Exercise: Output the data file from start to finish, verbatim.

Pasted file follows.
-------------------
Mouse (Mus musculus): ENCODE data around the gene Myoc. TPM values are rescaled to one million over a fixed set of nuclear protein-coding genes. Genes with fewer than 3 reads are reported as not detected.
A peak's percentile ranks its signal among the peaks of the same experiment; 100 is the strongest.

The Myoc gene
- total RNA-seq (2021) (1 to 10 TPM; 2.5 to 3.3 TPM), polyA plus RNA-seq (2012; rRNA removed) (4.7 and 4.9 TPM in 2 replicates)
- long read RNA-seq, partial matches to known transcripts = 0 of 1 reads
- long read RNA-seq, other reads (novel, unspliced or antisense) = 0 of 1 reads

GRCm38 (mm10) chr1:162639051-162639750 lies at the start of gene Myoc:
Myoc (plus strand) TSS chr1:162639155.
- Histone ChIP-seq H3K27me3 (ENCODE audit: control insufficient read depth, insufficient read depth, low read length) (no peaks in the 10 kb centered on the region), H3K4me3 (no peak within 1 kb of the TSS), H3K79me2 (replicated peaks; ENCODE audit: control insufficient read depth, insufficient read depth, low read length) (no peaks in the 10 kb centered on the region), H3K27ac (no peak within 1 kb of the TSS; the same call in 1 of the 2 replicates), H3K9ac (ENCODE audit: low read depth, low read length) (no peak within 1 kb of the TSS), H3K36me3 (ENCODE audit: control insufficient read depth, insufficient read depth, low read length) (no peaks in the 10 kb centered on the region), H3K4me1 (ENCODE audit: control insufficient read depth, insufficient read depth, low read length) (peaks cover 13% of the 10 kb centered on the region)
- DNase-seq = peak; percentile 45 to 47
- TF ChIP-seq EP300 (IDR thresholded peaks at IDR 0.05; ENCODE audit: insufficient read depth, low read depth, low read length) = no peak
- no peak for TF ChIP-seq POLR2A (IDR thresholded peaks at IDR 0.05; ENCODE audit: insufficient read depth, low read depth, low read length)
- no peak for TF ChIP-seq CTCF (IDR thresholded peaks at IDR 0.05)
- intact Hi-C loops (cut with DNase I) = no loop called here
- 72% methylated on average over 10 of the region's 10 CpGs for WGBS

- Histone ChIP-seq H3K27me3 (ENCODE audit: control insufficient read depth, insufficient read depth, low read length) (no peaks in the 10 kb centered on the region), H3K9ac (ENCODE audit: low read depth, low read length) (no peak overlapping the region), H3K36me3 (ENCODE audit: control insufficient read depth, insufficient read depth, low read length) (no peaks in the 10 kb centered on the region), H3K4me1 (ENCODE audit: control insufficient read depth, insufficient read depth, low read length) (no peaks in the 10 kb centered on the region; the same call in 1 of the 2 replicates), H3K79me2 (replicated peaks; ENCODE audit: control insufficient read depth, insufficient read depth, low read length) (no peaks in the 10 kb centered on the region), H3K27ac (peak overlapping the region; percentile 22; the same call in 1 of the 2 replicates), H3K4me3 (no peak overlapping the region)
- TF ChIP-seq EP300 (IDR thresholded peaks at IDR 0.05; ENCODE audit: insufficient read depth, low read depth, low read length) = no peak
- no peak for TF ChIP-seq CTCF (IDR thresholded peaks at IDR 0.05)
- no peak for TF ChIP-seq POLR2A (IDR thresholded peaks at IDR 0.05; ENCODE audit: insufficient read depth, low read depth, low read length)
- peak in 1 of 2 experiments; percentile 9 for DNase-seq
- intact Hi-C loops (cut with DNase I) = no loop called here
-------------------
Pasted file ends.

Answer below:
Mouse (Mus musculus): ENCODE data around the gene Myoc. TPM values are rescaled to one million over a fixed set of nuclear protein-coding genes. Genes with fewer than 3 reads are reported as not detected.
A peak's percentile ranks its signal among the peaks of the same experiment; 100 is the strongest.

The Myoc gene
- total RNA-seq (2021) (1 to 10 TPM; 2.5 to 3.3 TPM), polyA plus RNA-seq (2012; rRNA removed) (4.7 and 4.9 TPM in 2 replicates)
- long read RNA-seq, partial matches to known transcripts = 0 of 1 reads
- long read RNA-seq, other reads (novel, unspliced or antisense) = 0 of 1 reads

GRCm38 (mm10) chr1:162639051-162639750 lies at the start of gene Myoc:
Myoc (plus strand) TSS chr1:162639155.
- Histone ChIP-seq H3K27me3 (ENCODE audit: control insufficient read depth, insufficient read depth, low read length) (no peaks in the 10 kb centered on the region), H3K4me3 (no peak within 1 kb of the TSS), H3K79me2 (replicated peaks; ENCODE audit: control insufficient read depth, insufficient read depth, low read length) (no peaks in the 10 kb centered on the region), H3K27ac (no peak within 1 kb of the TSS; the same call in 1 of the 2 replicates), H3K9ac (ENCODE audit: low read depth, low read length) (no peak within 1 kb of the TSS), H3K36me3 (ENCODE audit: control insufficient read depth, insufficient read depth, low read length) (no peaks in the 10 kb centered on the region), H3K4me1 (ENCODE audit: control insufficient read depth, insufficient read depth, low read length) (peaks cover 13% of the 10 kb centered on the region)
- DNase-seq = peak; percentile 45 to 47
- TF ChIP-seq EP300 (IDR thresholded peaks at IDR 0.05; ENCODE audit: insufficient read depth, low read depth, low read length) = no peak
- no peak for TF ChIP-seq POLR2A (IDR thresholded peaks at IDR 0.05; ENCODE audit: insufficient read depth, low read depth, low read length)
- no peak for TF ChIP-seq CTCF (IDR thresholded peaks at IDR 0.05)
- intact Hi-C loops (cut with DNase I) = no loop called here
- 72% methylated on average over 10 of the region's 10 CpGs for WGBS

- Histone ChIP-seq H3K27me3 (ENCODE audit: control insufficient read depth, insufficient read depth, low read length) (no peaks in the 10 kb centered on the region), H3K9ac (ENCODE audit: low read depth, low read length) (no peak overlapping the region), H3K36me3 (ENCODE audit: control insufficient read depth, insufficient read depth, low read length) (no peaks in the 10 kb centered on the region), H3K4me1 (ENCODE audit: control insufficient read depth, insufficient read depth, low read length) (no peaks in the 10 kb centered on the region; the same call in 1 of the 2 replicates), H3K79me2 (replicated peaks; ENCODE audit: control insufficient read depth, insufficient read depth, low read length) (no peaks in the 10 kb centered on the region), H3K27ac (peak overlapping the region; percentile 22; the same call in 1 of the 2 replicates), H3K4me3 (no peak overlapping the region)
- TF ChIP-seq EP300 (IDR thresholded peaks at IDR 0.05; ENCODE audit: insufficient read depth, low read depth, low read length) = no peak
- no peak for TF ChIP-seq CTCF (IDR thresholded peaks at IDR 0.05)
- no peak for TF ChIP-seq POLR2A (IDR thresholded peaks at IDR 0.05; ENCODE audit: insufficient read depth, low read depth, low read length)
- peak in 1 of 2 experiments; percentile 9 for DNase-seq
- intact Hi-C loops (cut with DNase I) = no loop called here